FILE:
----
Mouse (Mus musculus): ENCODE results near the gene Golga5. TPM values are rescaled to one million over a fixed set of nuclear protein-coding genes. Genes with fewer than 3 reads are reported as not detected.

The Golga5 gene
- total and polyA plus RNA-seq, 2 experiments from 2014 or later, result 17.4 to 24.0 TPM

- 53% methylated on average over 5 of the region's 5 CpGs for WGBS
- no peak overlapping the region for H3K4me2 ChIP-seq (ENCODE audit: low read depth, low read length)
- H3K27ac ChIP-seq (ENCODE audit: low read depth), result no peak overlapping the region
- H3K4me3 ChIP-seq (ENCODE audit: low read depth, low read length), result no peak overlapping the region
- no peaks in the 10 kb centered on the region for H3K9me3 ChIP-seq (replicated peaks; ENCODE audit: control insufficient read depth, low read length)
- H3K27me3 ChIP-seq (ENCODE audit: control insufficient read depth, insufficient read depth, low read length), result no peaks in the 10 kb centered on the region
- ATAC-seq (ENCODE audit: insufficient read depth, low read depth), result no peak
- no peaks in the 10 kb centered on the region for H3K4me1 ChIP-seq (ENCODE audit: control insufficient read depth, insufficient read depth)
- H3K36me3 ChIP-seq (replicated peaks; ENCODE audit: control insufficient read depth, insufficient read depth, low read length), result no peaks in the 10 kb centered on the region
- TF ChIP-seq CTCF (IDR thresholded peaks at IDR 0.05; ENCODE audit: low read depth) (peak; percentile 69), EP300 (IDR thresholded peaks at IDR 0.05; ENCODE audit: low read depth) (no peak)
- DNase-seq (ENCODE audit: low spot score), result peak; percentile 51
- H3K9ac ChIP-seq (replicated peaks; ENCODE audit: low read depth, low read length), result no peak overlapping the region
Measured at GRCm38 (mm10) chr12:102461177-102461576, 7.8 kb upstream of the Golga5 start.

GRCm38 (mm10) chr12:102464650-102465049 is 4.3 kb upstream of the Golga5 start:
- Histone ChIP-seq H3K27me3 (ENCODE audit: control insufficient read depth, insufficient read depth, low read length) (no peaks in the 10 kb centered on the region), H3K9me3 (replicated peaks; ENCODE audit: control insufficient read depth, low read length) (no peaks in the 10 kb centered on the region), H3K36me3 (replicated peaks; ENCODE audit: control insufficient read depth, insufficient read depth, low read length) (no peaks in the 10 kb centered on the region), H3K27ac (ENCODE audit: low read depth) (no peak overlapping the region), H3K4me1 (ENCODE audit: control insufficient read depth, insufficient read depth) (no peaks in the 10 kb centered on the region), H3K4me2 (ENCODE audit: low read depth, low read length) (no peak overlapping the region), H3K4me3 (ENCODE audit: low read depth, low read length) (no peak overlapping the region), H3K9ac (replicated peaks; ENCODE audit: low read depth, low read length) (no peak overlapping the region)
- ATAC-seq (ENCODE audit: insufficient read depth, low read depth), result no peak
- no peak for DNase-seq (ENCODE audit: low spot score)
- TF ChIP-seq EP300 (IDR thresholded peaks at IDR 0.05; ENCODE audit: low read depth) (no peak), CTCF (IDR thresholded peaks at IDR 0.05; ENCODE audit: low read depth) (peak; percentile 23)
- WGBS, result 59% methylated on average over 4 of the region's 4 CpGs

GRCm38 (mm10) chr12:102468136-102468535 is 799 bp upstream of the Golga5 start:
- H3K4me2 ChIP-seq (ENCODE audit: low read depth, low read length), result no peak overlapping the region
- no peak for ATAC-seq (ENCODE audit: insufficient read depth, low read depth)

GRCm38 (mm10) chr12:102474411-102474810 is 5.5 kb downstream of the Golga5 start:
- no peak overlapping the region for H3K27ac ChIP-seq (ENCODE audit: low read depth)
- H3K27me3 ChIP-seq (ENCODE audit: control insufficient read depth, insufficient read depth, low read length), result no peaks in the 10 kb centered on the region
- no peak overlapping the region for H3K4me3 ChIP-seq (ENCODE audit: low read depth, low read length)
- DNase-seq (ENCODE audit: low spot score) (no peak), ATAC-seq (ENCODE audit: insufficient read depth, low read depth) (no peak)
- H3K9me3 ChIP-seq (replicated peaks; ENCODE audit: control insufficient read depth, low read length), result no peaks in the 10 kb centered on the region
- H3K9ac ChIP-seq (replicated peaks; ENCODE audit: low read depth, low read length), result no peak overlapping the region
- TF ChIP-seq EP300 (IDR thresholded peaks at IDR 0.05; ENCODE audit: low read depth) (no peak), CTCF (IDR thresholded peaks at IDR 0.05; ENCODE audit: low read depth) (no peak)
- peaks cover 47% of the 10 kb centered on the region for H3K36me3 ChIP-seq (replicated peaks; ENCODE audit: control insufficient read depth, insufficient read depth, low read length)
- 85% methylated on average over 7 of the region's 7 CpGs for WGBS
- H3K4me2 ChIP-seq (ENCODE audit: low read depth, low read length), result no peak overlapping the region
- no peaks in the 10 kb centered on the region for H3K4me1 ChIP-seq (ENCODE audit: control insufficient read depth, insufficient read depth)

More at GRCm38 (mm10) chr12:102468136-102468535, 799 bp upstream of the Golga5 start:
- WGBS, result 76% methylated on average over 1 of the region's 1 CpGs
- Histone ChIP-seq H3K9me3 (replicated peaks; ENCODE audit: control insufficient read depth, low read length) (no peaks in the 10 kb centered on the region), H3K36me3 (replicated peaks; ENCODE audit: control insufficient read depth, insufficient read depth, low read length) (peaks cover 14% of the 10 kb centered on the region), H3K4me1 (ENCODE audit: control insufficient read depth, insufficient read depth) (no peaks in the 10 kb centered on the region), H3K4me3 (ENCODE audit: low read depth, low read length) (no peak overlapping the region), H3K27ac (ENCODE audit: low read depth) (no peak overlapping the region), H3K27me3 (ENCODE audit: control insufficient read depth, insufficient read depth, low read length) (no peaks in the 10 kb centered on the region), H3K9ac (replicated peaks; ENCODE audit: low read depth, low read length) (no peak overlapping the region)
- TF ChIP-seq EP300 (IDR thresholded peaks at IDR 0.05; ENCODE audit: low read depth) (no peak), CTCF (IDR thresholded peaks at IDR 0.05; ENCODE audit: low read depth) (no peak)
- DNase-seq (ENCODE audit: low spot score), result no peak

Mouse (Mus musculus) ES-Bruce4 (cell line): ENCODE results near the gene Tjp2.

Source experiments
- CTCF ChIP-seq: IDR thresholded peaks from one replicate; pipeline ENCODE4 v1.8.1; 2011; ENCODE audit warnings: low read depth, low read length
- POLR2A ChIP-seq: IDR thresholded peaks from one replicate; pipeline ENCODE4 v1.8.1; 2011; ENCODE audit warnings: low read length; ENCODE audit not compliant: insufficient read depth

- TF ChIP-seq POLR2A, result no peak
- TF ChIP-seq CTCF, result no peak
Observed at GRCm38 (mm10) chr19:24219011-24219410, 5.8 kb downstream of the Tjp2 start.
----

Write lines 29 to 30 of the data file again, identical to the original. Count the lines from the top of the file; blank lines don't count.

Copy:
- no peak overlapping the region for H3K4me3 ChIP-seq (ENCODE audit: low read depth, low read length)
- DNase-seq (ENCODE audit: low spot score) (no peak), ATAC-seq (ENCODE audit: insufficient read depth, low read depth) (no peak)